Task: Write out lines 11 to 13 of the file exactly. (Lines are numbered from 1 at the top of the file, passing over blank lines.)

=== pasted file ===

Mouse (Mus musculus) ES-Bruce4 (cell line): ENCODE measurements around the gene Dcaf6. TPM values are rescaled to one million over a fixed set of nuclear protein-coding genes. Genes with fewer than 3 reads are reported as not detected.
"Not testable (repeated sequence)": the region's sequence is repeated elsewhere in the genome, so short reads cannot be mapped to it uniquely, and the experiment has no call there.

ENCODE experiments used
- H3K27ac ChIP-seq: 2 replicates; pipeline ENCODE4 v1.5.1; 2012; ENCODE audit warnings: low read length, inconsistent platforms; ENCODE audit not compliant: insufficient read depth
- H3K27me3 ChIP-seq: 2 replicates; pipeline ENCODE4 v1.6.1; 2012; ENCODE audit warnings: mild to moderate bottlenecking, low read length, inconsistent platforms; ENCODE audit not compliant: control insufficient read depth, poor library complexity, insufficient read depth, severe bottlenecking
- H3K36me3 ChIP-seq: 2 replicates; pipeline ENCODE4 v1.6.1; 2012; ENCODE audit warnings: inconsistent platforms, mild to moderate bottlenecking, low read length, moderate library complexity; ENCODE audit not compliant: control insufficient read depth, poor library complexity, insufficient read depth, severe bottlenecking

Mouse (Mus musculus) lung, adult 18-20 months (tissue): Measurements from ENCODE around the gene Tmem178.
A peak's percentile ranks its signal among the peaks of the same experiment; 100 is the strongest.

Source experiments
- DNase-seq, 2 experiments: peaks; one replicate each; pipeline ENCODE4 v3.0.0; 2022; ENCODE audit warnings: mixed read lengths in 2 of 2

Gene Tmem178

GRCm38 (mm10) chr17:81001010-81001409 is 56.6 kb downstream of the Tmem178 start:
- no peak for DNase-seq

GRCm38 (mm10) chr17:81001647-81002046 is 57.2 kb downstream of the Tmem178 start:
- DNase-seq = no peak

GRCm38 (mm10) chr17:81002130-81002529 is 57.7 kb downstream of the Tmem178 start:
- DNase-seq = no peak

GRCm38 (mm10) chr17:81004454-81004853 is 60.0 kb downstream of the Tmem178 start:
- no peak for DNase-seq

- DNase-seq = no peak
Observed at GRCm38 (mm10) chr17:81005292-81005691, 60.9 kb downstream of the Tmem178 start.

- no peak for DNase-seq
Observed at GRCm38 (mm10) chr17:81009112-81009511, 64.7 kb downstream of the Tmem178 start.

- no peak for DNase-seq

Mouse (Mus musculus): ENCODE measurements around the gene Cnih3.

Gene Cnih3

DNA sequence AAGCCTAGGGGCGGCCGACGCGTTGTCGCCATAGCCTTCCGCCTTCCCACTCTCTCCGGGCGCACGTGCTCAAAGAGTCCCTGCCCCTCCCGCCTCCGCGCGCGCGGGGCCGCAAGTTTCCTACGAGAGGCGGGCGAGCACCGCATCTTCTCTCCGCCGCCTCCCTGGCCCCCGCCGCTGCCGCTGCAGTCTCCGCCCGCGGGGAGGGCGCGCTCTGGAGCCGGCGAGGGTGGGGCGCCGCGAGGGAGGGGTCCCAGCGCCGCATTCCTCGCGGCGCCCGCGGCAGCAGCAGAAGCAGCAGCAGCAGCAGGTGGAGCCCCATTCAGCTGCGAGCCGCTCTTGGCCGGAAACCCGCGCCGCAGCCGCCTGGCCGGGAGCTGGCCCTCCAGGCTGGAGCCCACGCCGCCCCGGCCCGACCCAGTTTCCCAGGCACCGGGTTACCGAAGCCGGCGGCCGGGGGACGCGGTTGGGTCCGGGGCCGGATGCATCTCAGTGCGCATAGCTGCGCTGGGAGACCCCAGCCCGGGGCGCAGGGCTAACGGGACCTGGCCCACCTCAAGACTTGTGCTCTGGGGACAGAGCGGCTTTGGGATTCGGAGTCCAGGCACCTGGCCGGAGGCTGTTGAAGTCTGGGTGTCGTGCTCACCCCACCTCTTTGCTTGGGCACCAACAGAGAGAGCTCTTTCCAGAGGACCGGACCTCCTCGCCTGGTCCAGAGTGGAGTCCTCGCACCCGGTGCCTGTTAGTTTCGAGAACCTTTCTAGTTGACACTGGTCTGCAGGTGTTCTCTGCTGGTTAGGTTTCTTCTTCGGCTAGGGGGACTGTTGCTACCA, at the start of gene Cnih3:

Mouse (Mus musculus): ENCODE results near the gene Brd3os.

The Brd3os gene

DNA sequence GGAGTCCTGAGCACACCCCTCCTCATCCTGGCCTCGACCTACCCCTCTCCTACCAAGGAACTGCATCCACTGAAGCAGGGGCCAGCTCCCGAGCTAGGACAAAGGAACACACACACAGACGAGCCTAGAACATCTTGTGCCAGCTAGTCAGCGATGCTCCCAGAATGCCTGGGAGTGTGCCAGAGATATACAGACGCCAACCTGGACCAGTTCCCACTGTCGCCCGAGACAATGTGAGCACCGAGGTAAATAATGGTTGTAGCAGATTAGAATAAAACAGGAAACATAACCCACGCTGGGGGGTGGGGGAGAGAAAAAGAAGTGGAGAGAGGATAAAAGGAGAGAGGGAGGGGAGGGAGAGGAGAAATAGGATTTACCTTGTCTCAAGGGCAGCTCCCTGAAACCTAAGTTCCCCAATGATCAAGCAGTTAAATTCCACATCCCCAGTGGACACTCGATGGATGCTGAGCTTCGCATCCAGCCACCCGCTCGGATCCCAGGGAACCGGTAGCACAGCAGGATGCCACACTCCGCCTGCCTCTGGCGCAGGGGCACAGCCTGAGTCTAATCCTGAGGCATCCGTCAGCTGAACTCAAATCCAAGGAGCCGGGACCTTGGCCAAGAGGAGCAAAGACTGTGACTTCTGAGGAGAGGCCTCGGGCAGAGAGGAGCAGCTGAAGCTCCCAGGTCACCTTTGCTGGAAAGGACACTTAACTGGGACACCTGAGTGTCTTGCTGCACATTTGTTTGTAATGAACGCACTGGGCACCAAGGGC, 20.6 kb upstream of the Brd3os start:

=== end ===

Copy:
Gene Tmem178

GRCm38 (mm10) chr17:81001010-81001409 is 56.6 kb downstream of the Tmem178 start:
- no peak for DNase-seq